Till Death Do Us Part

Corpse Bride brought Tim Burton’s macabre storytelling to the altar. At only 1 hour and 18 minutes, Corpse Bride tells the quick story of a nervous fellow living in Victorian England. Victor is to marry Victoria, a woman he doesn’t know, but grows fond of when they share an affinity for the piano. A very unlikely coincidence occurs when Victor accidentally says his vows to a tree root that turns out to be a corpse bride. From there Victor is forced to choose between his blushing bride-to-be and his undead newlywed. Tim Burton obviously brings his keen eye for dark detail. Along with the stop-motion animation he loves so much. Though surprisingly, this is actually the first one that he’s directed. It’s a common misconception that Burton actually directed The Nightmare Before Christmas. Corpse Bride is still distinguishable enough on its own. The real world is so lifeless that it’s practically black & white. Yet the underworld is so lively and full of colorful energy. It’s quite beautiful in a haunting sort of way. I regret not giving it a chance when it first came out. Although I’m still not sure why its a musical. Johnny Depp and Helena Bonham Carter (of course) help to make Corpse Bride an unexpectedly poetic creepy delight.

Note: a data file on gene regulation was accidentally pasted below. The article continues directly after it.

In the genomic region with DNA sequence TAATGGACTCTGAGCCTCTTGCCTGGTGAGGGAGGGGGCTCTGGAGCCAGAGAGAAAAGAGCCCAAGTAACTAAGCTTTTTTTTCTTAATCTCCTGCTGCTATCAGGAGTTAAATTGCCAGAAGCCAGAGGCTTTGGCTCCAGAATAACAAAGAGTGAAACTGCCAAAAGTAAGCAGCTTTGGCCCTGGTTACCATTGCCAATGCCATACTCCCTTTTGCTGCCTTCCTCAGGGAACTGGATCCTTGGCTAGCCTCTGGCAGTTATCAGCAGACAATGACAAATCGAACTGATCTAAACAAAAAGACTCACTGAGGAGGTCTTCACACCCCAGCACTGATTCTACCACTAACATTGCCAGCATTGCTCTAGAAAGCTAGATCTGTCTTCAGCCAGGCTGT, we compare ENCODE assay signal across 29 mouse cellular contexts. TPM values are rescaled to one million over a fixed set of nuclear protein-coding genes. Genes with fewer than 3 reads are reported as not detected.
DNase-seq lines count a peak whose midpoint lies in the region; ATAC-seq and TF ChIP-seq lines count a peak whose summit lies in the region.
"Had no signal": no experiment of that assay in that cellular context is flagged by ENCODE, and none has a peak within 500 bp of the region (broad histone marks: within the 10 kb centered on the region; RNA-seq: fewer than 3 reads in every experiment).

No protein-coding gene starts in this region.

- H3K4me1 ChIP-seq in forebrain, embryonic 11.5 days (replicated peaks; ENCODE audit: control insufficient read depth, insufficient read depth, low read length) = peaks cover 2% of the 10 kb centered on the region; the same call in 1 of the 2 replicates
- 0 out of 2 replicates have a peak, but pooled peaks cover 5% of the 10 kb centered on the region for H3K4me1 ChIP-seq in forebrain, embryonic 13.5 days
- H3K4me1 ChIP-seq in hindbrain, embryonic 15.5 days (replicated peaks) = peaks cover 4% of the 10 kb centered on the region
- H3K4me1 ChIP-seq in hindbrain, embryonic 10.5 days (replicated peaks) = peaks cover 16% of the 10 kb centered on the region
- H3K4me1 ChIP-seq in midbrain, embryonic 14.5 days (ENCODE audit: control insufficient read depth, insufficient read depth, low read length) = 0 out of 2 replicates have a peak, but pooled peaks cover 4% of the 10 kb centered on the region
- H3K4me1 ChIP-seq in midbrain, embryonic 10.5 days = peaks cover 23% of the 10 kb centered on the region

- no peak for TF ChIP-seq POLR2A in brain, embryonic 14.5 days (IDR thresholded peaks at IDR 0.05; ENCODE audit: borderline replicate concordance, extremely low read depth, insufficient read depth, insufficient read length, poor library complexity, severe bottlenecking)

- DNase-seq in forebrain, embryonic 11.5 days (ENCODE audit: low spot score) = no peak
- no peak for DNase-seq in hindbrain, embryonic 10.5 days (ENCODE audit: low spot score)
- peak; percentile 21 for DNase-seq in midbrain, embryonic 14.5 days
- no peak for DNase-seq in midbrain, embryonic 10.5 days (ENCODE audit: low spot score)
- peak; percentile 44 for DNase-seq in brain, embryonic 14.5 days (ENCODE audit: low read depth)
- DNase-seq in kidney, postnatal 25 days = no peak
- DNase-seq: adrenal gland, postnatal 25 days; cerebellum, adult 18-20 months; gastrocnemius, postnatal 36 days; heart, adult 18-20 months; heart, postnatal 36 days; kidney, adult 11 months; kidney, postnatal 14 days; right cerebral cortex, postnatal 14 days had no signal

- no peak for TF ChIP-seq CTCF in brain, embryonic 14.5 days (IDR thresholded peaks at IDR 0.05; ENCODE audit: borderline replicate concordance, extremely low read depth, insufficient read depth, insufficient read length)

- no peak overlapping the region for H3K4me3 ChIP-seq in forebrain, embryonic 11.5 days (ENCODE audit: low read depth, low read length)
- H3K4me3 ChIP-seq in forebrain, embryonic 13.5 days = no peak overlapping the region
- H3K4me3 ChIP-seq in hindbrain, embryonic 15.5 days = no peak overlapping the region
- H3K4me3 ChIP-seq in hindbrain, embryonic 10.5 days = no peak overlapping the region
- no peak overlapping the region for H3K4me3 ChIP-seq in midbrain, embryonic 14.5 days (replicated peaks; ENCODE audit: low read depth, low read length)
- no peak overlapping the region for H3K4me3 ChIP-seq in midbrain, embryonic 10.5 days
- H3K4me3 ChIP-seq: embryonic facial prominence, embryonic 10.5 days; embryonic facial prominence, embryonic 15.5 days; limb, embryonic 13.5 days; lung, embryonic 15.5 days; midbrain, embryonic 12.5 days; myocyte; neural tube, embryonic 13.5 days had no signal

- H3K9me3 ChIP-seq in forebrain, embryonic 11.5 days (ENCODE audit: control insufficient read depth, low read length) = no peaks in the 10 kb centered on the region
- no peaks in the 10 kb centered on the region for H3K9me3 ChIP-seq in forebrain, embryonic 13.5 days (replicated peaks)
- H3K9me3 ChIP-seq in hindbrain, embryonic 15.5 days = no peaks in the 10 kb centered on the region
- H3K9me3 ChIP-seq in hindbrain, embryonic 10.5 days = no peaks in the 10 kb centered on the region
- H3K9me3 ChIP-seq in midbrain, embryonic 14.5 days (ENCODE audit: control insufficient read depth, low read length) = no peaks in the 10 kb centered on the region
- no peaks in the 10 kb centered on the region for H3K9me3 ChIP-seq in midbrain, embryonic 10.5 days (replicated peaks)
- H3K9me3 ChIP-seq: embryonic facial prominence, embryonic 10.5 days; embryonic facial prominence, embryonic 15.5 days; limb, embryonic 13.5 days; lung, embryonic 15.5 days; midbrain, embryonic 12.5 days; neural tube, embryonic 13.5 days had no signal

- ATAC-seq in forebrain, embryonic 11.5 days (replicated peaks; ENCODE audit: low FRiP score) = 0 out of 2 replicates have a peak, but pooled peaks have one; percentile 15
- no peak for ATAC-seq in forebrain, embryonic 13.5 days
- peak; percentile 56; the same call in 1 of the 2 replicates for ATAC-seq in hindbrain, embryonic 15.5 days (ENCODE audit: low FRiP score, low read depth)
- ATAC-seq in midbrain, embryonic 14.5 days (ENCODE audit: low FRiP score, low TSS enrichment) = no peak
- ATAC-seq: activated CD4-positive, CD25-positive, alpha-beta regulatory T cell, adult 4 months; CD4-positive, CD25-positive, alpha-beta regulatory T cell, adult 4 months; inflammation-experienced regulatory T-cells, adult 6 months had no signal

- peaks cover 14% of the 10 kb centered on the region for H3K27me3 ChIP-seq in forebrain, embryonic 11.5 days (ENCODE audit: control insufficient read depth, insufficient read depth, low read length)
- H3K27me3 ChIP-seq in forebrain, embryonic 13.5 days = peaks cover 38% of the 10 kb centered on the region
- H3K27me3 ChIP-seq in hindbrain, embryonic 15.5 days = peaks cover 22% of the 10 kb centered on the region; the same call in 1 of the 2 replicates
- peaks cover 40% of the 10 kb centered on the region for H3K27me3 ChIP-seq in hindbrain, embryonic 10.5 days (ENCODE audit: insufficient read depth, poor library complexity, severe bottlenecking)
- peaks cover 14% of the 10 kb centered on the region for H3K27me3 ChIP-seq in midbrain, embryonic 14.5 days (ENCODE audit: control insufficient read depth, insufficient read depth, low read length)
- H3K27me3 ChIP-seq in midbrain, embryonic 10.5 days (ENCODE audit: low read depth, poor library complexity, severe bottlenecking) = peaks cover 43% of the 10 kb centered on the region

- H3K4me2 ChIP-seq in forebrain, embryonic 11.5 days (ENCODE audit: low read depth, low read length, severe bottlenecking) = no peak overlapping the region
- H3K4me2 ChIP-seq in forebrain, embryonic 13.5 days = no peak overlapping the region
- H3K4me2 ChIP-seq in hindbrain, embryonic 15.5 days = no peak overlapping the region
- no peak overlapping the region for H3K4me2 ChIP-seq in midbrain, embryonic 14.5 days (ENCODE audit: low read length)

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Victor prepares to marry Emily

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